It boils down to something successful authors understand: A story is not about what it’s about — it’s about the characters.potter

We go back to the books (and movies) we love not because of the idea behind the story, but because of the characters.

When ARCH ENEMIES came out (my first novel) the comments that pleased me most were from readers who talked about how much they liked Terin or Darlissa — how they related to them, and saw how they changed during the course of the story. This was something I specifically set out to accomplish: not just to create believable characters who didn’t act cliche, but also to remember that no matter how clever my plotline was, no matter how surprising my twist ending, it would mean nothing if the reader didn’t care about the characters.

At writers’ conferences and writing groups I’ve attended over the years, I’ve listened to and read works by aspiring authors that I know will never make it unless they realize this point. They have stories about monsters and gadgets and world-shaking events and the characters are secondary. The cleverest idea in the world won’t matter if no one cares what happens to your boring, uninteresting, or cliched hero.

Seriously, think about books you may have stopped reading because you became bored. Think about all those special effects movies that you watch once and never want to see again. I am willing to bet that there is one thing these have in common, and that is uninteresting characters.

I could go on and on — Entire books have been written about how to create believable characters in fiction, but it all boils down to you, the writer, remembering that the characters are the most important element of your story.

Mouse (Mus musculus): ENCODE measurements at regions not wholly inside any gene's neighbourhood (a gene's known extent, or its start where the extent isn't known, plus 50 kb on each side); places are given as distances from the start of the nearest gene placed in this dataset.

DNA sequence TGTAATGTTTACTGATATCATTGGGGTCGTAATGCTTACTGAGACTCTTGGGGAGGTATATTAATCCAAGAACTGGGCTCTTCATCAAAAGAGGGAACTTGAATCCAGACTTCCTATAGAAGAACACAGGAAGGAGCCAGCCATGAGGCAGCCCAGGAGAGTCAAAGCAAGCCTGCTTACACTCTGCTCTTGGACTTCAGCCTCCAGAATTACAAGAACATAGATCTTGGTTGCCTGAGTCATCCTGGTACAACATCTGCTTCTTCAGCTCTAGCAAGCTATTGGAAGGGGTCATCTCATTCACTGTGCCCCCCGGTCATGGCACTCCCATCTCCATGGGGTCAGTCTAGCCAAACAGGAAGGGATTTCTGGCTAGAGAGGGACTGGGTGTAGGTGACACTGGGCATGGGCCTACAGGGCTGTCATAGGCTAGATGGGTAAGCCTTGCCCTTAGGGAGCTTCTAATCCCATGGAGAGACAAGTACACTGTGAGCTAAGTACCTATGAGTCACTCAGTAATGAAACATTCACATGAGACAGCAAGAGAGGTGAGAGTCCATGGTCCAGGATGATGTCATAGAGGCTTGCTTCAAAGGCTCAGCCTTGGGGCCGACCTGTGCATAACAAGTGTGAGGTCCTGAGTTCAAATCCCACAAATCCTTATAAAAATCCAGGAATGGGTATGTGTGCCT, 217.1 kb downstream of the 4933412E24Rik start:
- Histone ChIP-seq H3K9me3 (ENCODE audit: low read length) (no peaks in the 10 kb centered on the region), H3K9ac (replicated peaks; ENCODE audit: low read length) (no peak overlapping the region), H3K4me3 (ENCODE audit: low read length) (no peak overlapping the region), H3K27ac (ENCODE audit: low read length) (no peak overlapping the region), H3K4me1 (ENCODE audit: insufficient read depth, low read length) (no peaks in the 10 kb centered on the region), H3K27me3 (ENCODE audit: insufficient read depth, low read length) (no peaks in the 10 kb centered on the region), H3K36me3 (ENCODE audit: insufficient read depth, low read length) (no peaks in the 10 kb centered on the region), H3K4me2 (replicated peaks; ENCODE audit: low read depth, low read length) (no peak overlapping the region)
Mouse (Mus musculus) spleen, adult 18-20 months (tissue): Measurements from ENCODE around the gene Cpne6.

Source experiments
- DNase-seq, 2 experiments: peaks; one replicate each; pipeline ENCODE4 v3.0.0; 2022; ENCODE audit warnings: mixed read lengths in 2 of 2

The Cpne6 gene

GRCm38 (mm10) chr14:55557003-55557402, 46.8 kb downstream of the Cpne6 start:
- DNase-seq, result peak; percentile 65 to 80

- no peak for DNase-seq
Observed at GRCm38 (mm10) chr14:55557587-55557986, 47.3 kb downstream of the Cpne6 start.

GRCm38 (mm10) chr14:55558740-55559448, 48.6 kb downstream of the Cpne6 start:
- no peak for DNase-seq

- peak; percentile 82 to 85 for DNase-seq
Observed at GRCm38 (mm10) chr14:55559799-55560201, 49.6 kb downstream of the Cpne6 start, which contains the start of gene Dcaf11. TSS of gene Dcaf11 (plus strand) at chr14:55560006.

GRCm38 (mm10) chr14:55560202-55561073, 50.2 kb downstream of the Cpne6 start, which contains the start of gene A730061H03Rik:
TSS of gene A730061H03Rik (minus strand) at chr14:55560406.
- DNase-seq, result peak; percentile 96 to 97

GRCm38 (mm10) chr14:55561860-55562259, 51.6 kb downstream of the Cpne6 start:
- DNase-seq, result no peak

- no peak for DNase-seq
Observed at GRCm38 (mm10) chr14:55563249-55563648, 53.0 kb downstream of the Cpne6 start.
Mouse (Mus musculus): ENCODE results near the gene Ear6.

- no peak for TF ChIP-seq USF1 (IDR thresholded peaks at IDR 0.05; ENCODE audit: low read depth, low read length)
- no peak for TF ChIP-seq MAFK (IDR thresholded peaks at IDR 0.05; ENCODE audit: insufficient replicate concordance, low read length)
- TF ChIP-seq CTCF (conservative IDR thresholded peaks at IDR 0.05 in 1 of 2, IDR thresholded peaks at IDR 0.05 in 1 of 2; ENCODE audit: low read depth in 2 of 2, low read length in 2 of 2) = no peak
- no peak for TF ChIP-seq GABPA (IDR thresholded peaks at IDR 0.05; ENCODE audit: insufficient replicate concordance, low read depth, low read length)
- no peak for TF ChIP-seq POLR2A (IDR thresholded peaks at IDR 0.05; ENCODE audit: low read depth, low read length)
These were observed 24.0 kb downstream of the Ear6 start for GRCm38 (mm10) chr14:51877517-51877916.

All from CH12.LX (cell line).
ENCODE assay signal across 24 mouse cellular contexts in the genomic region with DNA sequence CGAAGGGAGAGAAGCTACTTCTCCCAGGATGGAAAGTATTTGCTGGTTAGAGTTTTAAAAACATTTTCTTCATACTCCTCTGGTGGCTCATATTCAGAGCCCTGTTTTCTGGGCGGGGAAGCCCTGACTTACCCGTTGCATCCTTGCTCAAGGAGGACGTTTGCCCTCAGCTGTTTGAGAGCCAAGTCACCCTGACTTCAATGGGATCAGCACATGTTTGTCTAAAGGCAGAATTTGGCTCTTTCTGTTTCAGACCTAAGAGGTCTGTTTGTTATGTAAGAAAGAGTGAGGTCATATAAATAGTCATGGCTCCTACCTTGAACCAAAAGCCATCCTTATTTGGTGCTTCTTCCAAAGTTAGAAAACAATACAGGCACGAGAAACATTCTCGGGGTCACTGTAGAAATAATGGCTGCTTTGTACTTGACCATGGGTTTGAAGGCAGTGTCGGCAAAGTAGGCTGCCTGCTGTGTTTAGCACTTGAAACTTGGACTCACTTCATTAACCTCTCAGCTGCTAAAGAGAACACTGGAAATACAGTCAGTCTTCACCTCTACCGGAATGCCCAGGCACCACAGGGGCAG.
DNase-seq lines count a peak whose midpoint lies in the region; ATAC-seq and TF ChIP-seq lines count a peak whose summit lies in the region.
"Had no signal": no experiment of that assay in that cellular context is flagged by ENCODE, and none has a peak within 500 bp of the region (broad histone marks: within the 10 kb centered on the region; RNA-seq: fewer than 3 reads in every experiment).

So create those characters that are larger than life. They should say clever things, perform amazing acts of bravery, never give up. They should be people we want to read about. (See my last blog on this subject!)

At the same time, they should have definite weaknesses. They should make mistakes, lose their temper, and act like real people act. They don’t have to be likable, just interesting! Sherlock Holmes has many character flaws, but he’s a fascinating character, isn’t he?

Note that I am not limiting this to your protagonist. Too often, writers create a likable good guy hero and then place that person against a “bad guy” who apparently exists only to do bad things. Instead, you should remember that your antagonist is the protagonist in his or her own story. Unless that character is insane in some way, they do not consider themselves evil. Think through their motivations, and give them good attributes to prevent them from being cliched and predictable. (This is a good subject for a future blog, because I could write much more on this topic!)